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When Parrots Learn to Talk, and Why They Can't: Domination, Deception, and Self-Deception in Indian-White Relations

  • Gerald Sider (a1)
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If the expansion and consolidation of state power simply undermined, homogenized, and ultimately destroyed the distinctive societies and ethnic groups in its grasp, as various acculturation or melting-pot theories would have it, the world would long ago have run out of its supply of diverse ways of life, a supply presumably created in the dawn of human time. To the contrary, state power must not only destroy but also generate cultural differentiation—and do so not only between different nation states, and between states and their political and economic colonies, but in the center of its grasp as well. The historical career of ethnic peoples can thus best be understood in the context of forces that both give a people birth and simultaneously seek to take their lives.

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The first draft of this article was written in 1981 for the Max-Planck-Institut für Geschichte/Maison des Sciences de l’Homme preparatory conference on “Herrschaft as Social Practice.” The second version was prepared during a residence at the Maison des Sciences de l’Homme in the fall of 1982. I would like to especially thank Prof. R. Vierhaus and M. Clemens Heller for the hospitality of their institutes, and for their support. The over-all perspective of the article owes a great deal to five years of continuing discussions on history and anthropology with Alf Lüdtke, Hans Medick, and David Sabean of the Max-Planck-Institut für Geschichte in Göttingen. Discussions with Karin Hausin, Rhys Isaac, Michael Merrill, Regina Schulte, and Elizabeth Traube were particularly helpful.

1 This translation appears in several places. It was originally done by Jane Cecil, revised by Vigneras L. A., and published as The Journal of Christopher Columbus (New York, 1969), 2324. The standard transcription of the original, Bartolemé de Las Casas's “abstract” of Columbus's journal, is in Raccolta di documenti e studi pubbl. dalla R. Commisione Columbiana (Rome, 18921896). The transcription was made by editor-in-chief Cesare de Lollis and Julian Paz, from the las Casas manuscript in the Biblioteca Nacional in Madrid. The last two sentences of the quotation, in the original, are: “Yo, plaziando a Nuestro Senor, levare de aqui, al tiempo de mi partida, seys a Vuestras Altezas, para que deprendan fabular. Ninguna bestia de ninuna manera vide, salvo papagayos, en esta ysla.”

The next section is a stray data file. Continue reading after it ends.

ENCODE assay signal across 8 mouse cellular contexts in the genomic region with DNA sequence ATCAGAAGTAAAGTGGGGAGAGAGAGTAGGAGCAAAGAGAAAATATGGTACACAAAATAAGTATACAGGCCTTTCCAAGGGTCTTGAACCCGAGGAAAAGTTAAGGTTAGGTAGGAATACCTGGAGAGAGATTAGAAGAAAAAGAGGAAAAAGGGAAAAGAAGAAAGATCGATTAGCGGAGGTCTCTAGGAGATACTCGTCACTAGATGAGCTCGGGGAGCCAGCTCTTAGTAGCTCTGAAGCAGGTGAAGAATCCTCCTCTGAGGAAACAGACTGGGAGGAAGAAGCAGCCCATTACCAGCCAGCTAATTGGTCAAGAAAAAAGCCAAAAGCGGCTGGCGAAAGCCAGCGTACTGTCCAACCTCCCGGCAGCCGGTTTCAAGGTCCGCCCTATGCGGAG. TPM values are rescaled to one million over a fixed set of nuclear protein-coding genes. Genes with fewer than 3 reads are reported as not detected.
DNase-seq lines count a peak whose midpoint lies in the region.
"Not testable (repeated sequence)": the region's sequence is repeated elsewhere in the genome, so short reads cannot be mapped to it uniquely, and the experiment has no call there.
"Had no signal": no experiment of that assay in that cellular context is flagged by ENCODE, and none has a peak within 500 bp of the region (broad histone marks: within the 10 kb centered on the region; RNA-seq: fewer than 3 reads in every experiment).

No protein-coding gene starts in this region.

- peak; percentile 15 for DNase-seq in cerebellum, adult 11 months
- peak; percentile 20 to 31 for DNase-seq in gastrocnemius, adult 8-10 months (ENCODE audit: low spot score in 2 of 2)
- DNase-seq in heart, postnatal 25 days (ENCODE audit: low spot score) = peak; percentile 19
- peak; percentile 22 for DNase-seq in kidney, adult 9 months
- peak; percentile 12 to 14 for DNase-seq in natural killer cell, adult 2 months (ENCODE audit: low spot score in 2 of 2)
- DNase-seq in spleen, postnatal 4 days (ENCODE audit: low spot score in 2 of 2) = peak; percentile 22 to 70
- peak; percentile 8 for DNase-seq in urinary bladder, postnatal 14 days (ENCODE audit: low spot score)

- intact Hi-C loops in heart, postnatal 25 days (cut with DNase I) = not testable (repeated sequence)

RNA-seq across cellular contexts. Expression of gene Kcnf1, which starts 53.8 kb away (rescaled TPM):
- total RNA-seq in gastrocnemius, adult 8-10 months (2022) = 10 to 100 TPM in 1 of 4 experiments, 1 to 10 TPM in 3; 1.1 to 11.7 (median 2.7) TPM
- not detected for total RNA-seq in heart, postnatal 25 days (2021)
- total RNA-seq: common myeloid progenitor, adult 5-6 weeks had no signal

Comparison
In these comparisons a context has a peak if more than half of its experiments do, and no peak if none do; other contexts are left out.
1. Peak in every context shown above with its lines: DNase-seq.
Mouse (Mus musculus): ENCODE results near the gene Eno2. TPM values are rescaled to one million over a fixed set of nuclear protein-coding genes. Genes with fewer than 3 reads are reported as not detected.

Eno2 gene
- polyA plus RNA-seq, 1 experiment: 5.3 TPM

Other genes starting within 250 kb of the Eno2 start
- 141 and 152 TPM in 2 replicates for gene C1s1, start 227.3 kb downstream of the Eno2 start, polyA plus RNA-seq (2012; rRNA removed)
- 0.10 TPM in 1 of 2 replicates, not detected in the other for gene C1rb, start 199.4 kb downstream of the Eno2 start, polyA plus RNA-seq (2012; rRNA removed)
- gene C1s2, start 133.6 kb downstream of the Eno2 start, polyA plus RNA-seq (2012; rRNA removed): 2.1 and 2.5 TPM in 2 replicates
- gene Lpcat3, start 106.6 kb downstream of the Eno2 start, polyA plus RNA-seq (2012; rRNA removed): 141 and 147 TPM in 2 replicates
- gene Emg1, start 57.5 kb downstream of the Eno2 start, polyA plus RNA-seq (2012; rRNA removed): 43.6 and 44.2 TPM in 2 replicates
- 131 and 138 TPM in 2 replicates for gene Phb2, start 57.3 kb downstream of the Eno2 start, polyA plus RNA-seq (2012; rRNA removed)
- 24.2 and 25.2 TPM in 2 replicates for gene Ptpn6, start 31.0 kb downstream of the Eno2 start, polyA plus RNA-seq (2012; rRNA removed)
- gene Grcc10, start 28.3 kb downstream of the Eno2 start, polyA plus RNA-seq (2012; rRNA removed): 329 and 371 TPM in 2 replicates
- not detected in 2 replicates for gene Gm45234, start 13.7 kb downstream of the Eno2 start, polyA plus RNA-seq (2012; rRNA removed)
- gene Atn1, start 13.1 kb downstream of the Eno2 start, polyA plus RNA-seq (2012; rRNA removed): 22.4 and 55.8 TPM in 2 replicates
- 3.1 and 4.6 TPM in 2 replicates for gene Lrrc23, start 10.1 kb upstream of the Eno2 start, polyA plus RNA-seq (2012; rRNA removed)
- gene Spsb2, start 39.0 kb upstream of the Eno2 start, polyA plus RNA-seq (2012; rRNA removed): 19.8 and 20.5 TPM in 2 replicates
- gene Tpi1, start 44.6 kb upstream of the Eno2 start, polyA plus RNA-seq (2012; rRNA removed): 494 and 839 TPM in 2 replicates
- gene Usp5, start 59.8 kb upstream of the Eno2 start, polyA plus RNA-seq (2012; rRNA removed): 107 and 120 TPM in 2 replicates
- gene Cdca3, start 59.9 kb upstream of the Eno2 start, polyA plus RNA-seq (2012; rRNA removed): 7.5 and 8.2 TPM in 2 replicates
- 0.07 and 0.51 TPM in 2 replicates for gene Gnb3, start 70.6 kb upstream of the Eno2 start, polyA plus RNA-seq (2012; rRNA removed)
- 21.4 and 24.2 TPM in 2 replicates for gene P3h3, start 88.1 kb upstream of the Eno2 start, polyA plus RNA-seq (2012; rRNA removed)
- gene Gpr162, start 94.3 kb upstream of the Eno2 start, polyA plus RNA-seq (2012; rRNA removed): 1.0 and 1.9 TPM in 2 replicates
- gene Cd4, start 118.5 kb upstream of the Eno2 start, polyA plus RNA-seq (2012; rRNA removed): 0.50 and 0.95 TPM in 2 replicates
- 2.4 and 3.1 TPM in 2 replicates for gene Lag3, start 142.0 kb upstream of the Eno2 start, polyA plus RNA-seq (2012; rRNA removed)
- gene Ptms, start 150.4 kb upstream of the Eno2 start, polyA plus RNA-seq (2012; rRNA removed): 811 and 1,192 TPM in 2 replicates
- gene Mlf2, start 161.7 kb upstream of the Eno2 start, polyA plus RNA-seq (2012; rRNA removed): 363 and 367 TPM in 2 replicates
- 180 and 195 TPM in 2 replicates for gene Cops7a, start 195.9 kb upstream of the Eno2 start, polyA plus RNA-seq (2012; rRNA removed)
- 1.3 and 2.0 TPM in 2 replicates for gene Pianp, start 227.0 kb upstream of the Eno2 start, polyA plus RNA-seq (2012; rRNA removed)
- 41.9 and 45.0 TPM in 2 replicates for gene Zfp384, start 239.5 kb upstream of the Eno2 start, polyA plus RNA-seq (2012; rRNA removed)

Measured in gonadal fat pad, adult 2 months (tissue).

2 The point here is not to try to understand whether or not this was Columbus's real intention, nor is it relevant here whether this text was in fact written by Columbus on the day he landed or was subsequently put together, or even invented, by las Casas. The point is that the unfolding contradictions of the text serve as an introduction, historically and structurally, to some seemingly fundamental and very long-lasting patterns of domination and coinvolvement in the relations between Europeans and native Americans.

3 The fact that Columbus hoped he was not far from the mainland of Asia, or near Japan, does not explain his transformation of what he heard, although it may have been a contributing factor.

4 The Cellere Codex of Giovanni da Verrazzano, Adams Fred B., transcrib., Tarrow Susan, trans., Wroth Lawrence C., ed. (New Haven, 1970).

5 Although Europeans are, on the average, far more hairy than native Americans, it is of course unlikely that they would make this a point of comparison, and our understanding why this should be so informs us about our knowledge of cultures of domination.

6 Hariot Thomas, A Brief and True Report of the New Found Land of Virginia (London, 1590), 30. Hariot stayed the summer of 1587 and then returned to England; all those who remained behind were lost.

7 (Capt.) Smith John, A Map of Virginia, with a Description of the Countrey, the Commodities, People, Government and Religion (London, 1612), reprinted in The Indian and the White Man, Washburn Wilcomb, ed. (New York, 1960), 718.